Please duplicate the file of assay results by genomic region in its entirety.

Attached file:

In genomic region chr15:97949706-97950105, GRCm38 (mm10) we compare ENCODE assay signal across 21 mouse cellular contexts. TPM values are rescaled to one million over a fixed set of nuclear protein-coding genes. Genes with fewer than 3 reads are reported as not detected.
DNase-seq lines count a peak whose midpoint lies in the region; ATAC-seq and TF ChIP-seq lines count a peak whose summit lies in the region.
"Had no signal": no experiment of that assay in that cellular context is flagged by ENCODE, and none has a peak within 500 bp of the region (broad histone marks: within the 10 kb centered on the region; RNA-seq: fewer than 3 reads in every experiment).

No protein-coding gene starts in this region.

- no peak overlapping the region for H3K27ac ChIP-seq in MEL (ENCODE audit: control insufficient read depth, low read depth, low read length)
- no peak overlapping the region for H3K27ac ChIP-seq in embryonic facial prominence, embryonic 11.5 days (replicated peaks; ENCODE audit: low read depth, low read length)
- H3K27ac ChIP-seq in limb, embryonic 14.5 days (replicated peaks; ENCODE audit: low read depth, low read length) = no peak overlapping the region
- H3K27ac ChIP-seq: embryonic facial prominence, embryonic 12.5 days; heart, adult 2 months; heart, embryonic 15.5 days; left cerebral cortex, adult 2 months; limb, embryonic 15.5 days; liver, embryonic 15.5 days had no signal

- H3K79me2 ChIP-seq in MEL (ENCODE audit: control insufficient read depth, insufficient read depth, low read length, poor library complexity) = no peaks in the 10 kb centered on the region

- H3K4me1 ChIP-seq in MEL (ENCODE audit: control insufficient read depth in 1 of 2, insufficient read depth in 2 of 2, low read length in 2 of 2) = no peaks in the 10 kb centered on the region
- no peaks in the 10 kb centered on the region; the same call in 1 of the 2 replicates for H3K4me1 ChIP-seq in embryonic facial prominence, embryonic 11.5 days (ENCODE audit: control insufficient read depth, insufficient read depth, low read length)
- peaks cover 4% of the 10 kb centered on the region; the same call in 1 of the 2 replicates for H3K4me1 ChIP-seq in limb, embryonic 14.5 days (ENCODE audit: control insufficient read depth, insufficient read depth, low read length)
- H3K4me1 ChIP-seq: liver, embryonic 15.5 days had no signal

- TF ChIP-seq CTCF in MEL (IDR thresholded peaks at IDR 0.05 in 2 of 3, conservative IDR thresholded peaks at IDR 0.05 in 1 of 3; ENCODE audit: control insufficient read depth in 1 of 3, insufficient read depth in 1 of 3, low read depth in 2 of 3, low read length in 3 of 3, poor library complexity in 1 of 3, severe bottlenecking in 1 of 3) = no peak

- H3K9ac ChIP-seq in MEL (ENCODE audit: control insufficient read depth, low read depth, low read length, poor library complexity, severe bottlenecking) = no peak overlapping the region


In genomic region chr15:97949706-97950105, GRCm38 (mm10) we compare ENCODE assay signal across 21 mouse cellular contexts. TPM values are rescaled to one million over a fixed set of nuclear protein-coding genes. Genes with fewer than 3 reads are reported as not detected.
DNase-seq lines count a peak whose midpoint lies in the region; ATAC-seq and TF ChIP-seq lines count a peak whose summit lies in the region.
"Had no signal": no experiment of that assay in that cellular context is flagged by ENCODE, and none has a peak within 500 bp of the region (broad histone marks: within the 10 kb centered on the region; RNA-seq: fewer than 3 reads in every experiment).

No protein-coding gene starts in this region.

- no peak overlapping the region for H3K27ac ChIP-seq in MEL (ENCODE audit: control insufficient read depth, low read depth, low read length)
- no peak overlapping the region for H3K27ac ChIP-seq in embryonic facial prominence, embryonic 11.5 days (replicated peaks; ENCODE audit: low read depth, low read length)
- H3K27ac ChIP-seq in limb, embryonic 14.5 days (replicated peaks; ENCODE audit: low read depth, low read length) = no peak overlapping the region
- H3K27ac ChIP-seq: embryonic facial prominence, embryonic 12.5 days; heart, adult 2 months; heart, embryonic 15.5 days; left cerebral cortex, adult 2 months; limb, embryonic 15.5 days; liver, embryonic 15.5 days had no signal

- H3K79me2 ChIP-seq in MEL (ENCODE audit: control insufficient read depth, insufficient read depth, low read length, poor library complexity) = no peaks in the 10 kb centered on the region

- H3K4me1 ChIP-seq in MEL (ENCODE audit: control insufficient read depth in 1 of 2, insufficient read depth in 2 of 2, low read length in 2 of 2) = no peaks in the 10 kb centered on the region
- no peaks in the 10 kb centered on the region; the same call in 1 of the 2 replicates for H3K4me1 ChIP-seq in embryonic facial prominence, embryonic 11.5 days (ENCODE audit: control insufficient read depth, insufficient read depth, low read length)
- peaks cover 4% of the 10 kb centered on the region; the same call in 1 of the 2 replicates for H3K4me1 ChIP-seq in limb, embryonic 14.5 days (ENCODE audit: control insufficient read depth, insufficient read depth, low read length)
- H3K4me1 ChIP-seq: liver, embryonic 15.5 days had no signal

- TF ChIP-seq CTCF in MEL (IDR thresholded peaks at IDR 0.05 in 2 of 3, conservative IDR thresholded peaks at IDR 0.05 in 1 of 3; ENCODE audit: control insufficient read depth in 1 of 3, insufficient read depth in 1 of 3, low read depth in 2 of 3, low read length in 3 of 3, poor library complexity in 1 of 3, severe bottlenecking in 1 of 3) = no peak

- H3K9ac ChIP-seq in MEL (ENCODE audit: control insufficient read depth, low read depth, low read length, poor library complexity, severe bottlenecking) = no peak overlapping the region